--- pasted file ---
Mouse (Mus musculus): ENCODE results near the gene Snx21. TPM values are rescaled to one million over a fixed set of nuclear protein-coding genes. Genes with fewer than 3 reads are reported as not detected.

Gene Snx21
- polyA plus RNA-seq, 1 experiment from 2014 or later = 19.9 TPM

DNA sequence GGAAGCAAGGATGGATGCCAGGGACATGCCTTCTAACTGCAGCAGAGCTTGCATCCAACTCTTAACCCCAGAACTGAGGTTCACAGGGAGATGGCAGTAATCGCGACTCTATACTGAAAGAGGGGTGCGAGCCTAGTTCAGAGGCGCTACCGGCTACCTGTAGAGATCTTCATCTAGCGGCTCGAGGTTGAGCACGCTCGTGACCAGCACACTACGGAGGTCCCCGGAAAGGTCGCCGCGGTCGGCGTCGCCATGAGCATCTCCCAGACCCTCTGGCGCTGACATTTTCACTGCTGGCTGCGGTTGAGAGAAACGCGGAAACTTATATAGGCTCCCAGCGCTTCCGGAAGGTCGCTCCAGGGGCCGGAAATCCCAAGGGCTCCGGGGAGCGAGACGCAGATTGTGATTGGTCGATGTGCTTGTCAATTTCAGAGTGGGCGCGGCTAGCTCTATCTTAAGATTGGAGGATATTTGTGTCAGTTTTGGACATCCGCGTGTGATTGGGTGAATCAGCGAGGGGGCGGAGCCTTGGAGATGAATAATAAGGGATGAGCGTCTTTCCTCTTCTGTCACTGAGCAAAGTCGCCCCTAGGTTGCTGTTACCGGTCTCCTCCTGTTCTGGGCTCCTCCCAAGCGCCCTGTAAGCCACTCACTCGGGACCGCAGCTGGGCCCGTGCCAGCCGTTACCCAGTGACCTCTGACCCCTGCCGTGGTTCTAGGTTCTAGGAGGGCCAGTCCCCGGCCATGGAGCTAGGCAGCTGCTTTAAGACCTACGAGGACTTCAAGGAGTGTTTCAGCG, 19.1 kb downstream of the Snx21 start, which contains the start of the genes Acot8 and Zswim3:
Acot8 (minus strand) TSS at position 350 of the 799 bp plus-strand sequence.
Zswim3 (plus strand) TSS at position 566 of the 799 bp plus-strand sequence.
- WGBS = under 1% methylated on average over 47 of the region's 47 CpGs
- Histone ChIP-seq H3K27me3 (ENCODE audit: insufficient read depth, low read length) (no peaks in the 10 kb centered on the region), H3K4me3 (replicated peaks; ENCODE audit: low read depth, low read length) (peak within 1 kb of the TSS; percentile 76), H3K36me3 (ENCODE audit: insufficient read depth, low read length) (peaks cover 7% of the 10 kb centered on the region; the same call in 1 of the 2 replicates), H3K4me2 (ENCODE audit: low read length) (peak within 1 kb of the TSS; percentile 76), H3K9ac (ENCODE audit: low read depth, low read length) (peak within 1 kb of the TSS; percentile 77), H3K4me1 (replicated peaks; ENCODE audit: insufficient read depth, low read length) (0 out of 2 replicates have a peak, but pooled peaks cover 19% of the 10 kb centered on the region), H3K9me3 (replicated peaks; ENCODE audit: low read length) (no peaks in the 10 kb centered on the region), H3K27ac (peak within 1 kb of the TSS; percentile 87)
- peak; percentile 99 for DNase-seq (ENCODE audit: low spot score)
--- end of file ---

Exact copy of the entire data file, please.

Mouse (Mus musculus): ENCODE results near the gene Snx21. TPM values are rescaled to one million over a fixed set of nuclear protein-coding genes. Genes with fewer than 3 reads are reported as not detected.

Gene Snx21
- polyA plus RNA-seq, 1 experiment from 2014 or later = 19.9 TPM

DNA sequence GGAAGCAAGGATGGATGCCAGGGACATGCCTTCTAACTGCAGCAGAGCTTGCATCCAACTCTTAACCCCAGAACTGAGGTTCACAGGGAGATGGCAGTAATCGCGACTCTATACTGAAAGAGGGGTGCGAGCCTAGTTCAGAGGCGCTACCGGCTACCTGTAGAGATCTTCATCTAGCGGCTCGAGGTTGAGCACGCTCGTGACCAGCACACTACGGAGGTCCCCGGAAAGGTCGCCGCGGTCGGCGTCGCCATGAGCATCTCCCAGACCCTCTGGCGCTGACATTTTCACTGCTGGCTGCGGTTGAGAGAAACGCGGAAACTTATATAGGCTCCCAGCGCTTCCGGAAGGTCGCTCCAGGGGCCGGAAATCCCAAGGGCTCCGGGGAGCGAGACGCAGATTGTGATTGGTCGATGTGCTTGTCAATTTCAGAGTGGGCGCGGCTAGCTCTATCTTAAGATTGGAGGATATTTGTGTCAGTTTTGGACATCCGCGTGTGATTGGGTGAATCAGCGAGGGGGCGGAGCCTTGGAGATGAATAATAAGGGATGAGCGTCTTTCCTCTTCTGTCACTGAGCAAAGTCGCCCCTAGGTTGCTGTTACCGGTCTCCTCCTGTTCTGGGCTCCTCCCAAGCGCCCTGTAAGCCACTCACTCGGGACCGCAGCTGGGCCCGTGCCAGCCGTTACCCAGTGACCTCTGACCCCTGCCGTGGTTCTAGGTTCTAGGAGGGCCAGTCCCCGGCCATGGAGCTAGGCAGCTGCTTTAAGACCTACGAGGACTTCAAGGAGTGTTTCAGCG, 19.1 kb downstream of the Snx21 start, which contains the start of the genes Acot8 and Zswim3:
Acot8 (minus strand) TSS at position 350 of the 799 bp plus-strand sequence.
Zswim3 (plus strand) TSS at position 566 of the 799 bp plus-strand sequence.
- WGBS = under 1% methylated on average over 47 of the region's 47 CpGs
- Histone ChIP-seq H3K27me3 (ENCODE audit: insufficient read depth, low read length) (no peaks in the 10 kb centered on the region), H3K4me3 (replicated peaks; ENCODE audit: low read depth, low read length) (peak within 1 kb of the TSS; percentile 76), H3K36me3 (ENCODE audit: insufficient read depth, low read length) (peaks cover 7% of the 10 kb centered on the region; the same call in 1 of the 2 replicates), H3K4me2 (ENCODE audit: low read length) (peak within 1 kb of the TSS; percentile 76), H3K9ac (ENCODE audit: low read depth, low read length) (peak within 1 kb of the TSS; percentile 77), H3K4me1 (replicated peaks; ENCODE audit: insufficient read depth, low read length) (0 out of 2 replicates have a peak, but pooled peaks cover 19% of the 10 kb centered on the region), H3K9me3 (replicated peaks; ENCODE audit: low read length) (no peaks in the 10 kb centered on the region), H3K27ac (peak within 1 kb of the TSS; percentile 87)
- peak; percentile 99 for DNase-seq (ENCODE audit: low spot score)